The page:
Are you a slave, or a Free Man?

Epic Days

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Another well-crafted encapsulation. You are right... the whole thing has gotten mired down in philosophy.
Actually that’s not true. Way of thinking IS philosophy!
I wouldn’t dumb it down but that’s me.
The background and encapsulation of thought was very well done. You have the gift.
The first thing a writer needs to learn is that he never lets a non-writer tell him how to craft his words to his thoughts.
 
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ChristopherColumbus

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Nothing wrong with paying taxes, we are social animals after all, and money is a social institution. The point is to find a balance between freedom and order [and by first of all rejecting the abstract dichotomy of freedom and power].

The main philosophies of the ancients were Stoicism on the one hand, and Epicureanism on the other. Where the first centered on reason, the second centered more on aesthetics, on beauty, on the good life etc. In our world, you could say that the Stoic aspect represents our public life, the one we must resolve ourselves to, where our behavior is ordered and constrained, and where we pay our taxes. The Epicurean element is our private life, and has largely degenerated from the ideals of the artist to mass hedonism, where we eek out the little pleasure we can in the privacy of our own bedrooms.

Sadly, it's a dichotomous existence, where we are divided against ourselves in our private life and public functions. The average man is miserable with his public function, with his job, and comes back home to his drug of choice, whether pornography or chemicals. It is surprisingly like the picture Aldous Huxley painted generations ago in his novel 'Brave New World' - recreational sex on demand [Tinder], and the drug of Soma [the mass proliferation of pornography]. The point of all the distractions is to keep us distracted from the realities that we are only too intuitively aware of in the rumblings of 'conscience'.

The task of any ethically responsible life is one of unification of the fragmented self, and then self-determination of that self. Such a project is real concrete practical freedom as opposed to all the abstractions you hear repeated ad nauseum. And this existential freedom is no mere end in itself, but the means by which to attain some dignity, integrity, excellence, realization, and nobility in our lives.

Is this all too intellectual? I think it helps to draw a distinction between theoretical reason and practical reason. The first gives you the fruitless abstract ideologies that so many are weary of, but the second gives you practical ethics, a guide to practical behavior and how to live a decent life. I don't think this is mere intellectualism.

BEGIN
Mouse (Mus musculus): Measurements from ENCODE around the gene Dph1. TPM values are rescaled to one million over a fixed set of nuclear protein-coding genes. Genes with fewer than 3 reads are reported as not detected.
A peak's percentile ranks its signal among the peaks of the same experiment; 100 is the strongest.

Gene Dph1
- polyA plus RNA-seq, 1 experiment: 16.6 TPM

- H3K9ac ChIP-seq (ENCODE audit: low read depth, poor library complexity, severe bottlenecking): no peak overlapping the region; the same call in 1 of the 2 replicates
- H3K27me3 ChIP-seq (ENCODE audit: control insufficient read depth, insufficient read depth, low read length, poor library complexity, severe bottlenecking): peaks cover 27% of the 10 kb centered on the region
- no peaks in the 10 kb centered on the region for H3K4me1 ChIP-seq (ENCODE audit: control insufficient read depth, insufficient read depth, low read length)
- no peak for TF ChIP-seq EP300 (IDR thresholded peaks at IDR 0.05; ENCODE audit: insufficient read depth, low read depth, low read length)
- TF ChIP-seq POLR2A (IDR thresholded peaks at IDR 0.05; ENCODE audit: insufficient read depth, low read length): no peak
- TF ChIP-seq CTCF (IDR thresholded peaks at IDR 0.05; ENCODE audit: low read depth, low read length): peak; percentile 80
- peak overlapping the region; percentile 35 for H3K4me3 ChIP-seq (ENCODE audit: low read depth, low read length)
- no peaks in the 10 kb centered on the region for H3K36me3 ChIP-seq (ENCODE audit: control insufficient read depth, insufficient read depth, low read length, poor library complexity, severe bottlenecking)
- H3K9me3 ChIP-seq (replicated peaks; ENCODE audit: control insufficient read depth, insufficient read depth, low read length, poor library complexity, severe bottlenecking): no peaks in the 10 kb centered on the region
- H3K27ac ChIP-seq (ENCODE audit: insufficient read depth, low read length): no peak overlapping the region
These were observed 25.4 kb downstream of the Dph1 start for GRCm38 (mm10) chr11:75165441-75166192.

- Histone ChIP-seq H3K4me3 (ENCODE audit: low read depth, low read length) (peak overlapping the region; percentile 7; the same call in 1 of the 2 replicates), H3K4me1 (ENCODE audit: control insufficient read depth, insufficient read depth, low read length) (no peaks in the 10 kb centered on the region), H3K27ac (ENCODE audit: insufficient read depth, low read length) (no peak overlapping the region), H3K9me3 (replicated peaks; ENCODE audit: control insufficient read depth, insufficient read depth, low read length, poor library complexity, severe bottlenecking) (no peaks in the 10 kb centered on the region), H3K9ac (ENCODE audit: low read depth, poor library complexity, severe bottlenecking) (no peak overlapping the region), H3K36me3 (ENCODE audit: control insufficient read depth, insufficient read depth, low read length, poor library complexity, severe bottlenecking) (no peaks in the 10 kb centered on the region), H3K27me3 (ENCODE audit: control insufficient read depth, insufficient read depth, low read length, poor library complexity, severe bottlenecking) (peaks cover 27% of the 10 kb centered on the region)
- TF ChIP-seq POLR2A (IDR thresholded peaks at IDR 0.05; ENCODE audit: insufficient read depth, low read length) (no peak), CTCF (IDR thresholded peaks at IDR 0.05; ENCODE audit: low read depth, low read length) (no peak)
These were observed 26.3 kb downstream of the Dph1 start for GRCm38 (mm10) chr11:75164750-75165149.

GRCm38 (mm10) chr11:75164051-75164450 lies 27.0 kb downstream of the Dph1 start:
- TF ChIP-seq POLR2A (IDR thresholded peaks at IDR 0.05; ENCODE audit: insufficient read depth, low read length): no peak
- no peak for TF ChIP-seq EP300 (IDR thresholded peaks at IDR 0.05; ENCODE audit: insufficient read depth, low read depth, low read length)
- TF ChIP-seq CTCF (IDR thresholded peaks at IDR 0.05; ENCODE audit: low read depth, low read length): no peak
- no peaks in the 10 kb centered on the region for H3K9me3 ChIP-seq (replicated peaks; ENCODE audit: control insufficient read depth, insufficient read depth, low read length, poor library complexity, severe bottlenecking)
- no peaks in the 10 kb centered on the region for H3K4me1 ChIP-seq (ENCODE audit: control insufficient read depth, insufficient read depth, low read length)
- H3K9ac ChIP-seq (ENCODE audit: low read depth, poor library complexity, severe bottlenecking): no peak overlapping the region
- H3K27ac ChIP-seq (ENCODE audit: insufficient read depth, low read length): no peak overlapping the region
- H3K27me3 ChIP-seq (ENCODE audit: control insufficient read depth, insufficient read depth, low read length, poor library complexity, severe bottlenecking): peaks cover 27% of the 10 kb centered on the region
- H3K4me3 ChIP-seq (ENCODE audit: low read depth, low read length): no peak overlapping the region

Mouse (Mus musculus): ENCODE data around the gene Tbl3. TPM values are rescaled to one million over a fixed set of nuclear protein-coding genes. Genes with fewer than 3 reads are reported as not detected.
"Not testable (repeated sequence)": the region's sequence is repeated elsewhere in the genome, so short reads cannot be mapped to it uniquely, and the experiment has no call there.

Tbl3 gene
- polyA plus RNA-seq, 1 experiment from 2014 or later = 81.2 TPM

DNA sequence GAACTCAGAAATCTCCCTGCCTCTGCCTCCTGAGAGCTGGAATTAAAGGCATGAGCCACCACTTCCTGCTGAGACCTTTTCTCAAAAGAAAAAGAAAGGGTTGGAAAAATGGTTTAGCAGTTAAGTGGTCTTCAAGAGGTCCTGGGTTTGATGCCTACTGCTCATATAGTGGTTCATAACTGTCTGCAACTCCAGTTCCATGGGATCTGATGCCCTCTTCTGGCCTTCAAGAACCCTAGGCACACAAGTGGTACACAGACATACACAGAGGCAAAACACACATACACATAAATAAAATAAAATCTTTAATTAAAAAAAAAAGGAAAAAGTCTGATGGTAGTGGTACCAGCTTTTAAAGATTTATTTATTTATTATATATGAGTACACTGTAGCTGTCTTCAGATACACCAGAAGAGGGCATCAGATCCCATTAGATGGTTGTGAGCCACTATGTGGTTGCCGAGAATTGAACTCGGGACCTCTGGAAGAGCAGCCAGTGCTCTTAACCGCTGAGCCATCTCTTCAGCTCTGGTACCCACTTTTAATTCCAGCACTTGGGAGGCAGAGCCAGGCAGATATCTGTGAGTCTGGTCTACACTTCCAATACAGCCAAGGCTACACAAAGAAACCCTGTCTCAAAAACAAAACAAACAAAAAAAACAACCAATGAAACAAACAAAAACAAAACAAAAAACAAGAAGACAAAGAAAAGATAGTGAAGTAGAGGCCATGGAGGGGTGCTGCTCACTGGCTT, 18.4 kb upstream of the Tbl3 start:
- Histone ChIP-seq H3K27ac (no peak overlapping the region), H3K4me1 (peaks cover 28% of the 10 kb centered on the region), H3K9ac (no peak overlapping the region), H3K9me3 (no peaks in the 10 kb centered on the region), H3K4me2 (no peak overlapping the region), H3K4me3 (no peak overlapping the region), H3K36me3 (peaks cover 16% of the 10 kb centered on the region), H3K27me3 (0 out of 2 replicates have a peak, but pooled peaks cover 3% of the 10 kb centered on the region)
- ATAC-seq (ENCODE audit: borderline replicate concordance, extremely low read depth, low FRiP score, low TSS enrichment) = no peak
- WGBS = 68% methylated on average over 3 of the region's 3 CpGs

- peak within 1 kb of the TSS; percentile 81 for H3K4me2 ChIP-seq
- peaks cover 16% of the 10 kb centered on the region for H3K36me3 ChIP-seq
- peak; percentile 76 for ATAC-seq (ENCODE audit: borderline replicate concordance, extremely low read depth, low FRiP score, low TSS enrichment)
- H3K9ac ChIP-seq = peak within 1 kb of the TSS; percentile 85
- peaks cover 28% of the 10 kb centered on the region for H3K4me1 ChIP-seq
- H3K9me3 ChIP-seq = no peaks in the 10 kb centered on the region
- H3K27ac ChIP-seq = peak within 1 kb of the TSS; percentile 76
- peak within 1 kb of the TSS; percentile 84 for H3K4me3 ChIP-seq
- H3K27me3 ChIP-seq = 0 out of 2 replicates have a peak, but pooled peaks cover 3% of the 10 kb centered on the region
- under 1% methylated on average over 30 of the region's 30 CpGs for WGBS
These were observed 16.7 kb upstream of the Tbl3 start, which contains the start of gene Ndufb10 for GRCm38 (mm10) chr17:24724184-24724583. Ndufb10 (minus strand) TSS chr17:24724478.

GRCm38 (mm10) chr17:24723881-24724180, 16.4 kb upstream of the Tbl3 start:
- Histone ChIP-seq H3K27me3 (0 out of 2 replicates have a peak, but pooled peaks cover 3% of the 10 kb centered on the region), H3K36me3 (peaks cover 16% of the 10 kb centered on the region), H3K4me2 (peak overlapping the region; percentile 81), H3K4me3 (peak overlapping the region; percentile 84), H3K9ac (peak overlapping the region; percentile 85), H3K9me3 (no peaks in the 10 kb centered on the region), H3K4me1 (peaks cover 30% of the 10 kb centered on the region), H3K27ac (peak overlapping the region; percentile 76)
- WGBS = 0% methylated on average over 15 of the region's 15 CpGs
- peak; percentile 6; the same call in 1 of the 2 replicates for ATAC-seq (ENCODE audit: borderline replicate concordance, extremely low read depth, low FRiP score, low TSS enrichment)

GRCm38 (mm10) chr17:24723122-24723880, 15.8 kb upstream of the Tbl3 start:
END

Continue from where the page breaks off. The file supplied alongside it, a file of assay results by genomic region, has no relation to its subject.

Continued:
ChristopherColumbus

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Right. Can I give you examples of how this doesn’t always play out?

Place I worked before:

Team of 6. 4 “yes men”, 1 indifferent and me, who regularly challenged management when I felt appropriate and often did it my way.

Prime “yes man” got heaped with praise and position and opportunities.

I got labelled a troublemaker and incurred often wrath and disdain of managers.

Prime yes man is the one who got the female acclaim.

I’m much happier being my own man and would physically throw up to take on the “yes man” role. However, I disagree that being a free man gets you the women.

I’ve said it many times, women go for the manipulator and narc who can obtain position by fair means or foul.

It has nothing to do with being your own man. It’s a hinderence if anything.

If I’d challenge the yes man group would round up on me. So I became somewhat the lowest in the group, despite having the biggest balls and having a DNGAF attitude.

Can someone please explain this?

As far as I can see, everything is secondary to social rank. If literally sucking off the boss got
you promoted, the girls would still be all over him.
I find these 'yes man' scary. It's like proto fascism, where people do what they need to do in order 'climb the slippery pole' of bureaucracy. They loose all ethical responsibility in their public life - it has a machine life of its own, and is something separate from their inner life.... they soon become the ghosts in the machine.

I guess I have a lively imagination [or an ethical core], but I can not help see it in terms of resistance and collaboration. It's about the principle, and in so far as men keep abdicating their moral duty for bureaucratic advancement, society as a whole is on a slippery slope.

Another Faustian pact.
 
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ChristopherColumbus

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Freedom is an emotion.

Those examples I listed in my above post is different shades of that emotion so that it's easier for you to memorise it and store it in ur rational brain functions for future use.

It's not a strawman nor a strawberry, it's just facts of several examples within a singular emotion called freedom.
Freedom is a ethical imperative. It's what humanizes us. If we abdicate it [the fear of freedom], we are in for a world of hurt.
 

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ChristopherColumbus

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You do not create your own reality.

First, reason should be considered a half way house to reality - it correlates in some way but is not definitive, or representative of it. Language is figurative and analogical, NOT literal.

Reason/ philosophy has largely fallen into disrepute because it too readily associated with rationalism/ ideology, where language is serious, literal, and artless.

The existential reaction to this is to say you can create your own reality, which is essentially irrationalism [a shadow form of reason]

Rather, reason should be seen in some kind of dialogue or dialectical movement with reality. Consider it a dance, even an erotic dance of sorts... as the Greeks did.
 

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Actually that’s not true. Way of thinking IS philosophy!
I wouldn’t dumb it down but that’s me.
The background and encapsulation of thought was very well done. You have the gift.